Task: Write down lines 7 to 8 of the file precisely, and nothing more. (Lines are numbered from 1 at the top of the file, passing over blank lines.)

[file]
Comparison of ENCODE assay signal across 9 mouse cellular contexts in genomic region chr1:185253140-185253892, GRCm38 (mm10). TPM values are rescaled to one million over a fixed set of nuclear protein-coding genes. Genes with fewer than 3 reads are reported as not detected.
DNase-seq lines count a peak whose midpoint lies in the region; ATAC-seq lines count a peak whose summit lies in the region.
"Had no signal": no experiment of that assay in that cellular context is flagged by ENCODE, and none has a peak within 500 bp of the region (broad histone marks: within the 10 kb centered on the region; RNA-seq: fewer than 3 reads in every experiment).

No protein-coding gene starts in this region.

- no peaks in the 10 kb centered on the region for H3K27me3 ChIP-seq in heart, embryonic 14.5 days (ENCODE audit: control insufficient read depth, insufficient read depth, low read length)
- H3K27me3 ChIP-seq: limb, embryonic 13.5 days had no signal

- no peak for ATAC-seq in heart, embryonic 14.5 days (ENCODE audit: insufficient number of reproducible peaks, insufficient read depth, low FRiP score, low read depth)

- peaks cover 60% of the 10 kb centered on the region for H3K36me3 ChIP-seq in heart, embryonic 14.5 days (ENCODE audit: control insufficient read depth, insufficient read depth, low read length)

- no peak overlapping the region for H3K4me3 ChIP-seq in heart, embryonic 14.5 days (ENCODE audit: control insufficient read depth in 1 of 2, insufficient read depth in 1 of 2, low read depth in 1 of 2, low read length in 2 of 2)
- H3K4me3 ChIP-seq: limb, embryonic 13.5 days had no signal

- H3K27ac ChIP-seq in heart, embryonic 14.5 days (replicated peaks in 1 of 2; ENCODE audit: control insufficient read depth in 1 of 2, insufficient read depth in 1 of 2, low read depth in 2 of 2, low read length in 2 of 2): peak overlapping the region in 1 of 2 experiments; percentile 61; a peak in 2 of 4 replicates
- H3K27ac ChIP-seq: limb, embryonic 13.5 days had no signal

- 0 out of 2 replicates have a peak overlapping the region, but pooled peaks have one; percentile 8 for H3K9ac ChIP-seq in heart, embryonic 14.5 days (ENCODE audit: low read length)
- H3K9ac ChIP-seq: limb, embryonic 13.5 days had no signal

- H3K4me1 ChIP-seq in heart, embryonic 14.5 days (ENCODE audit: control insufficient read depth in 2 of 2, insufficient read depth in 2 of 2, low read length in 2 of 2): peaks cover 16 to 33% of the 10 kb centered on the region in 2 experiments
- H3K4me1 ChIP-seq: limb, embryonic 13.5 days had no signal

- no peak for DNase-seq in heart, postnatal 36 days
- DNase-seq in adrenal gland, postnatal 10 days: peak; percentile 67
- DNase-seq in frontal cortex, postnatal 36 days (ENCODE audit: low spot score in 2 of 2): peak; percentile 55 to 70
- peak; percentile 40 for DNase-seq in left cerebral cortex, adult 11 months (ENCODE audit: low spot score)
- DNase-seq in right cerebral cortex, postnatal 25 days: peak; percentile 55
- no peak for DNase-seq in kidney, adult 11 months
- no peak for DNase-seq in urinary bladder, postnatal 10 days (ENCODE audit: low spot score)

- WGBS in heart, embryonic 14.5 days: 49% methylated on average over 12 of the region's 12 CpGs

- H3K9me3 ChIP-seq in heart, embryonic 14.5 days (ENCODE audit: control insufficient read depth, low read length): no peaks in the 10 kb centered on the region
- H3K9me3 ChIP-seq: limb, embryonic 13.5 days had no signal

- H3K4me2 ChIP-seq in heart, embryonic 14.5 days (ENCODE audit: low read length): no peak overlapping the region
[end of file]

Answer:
- no peak for ATAC-seq in heart, embryonic 14.5 days (ENCODE audit: insufficient number of reproducible peaks, insufficient read depth, low FRiP score, low read depth)

- peaks cover 60% of the 10 kb centered on the region for H3K36me3 ChIP-seq in heart, embryonic 14.5 days (ENCODE audit: control insufficient read depth, insufficient read depth, low read length)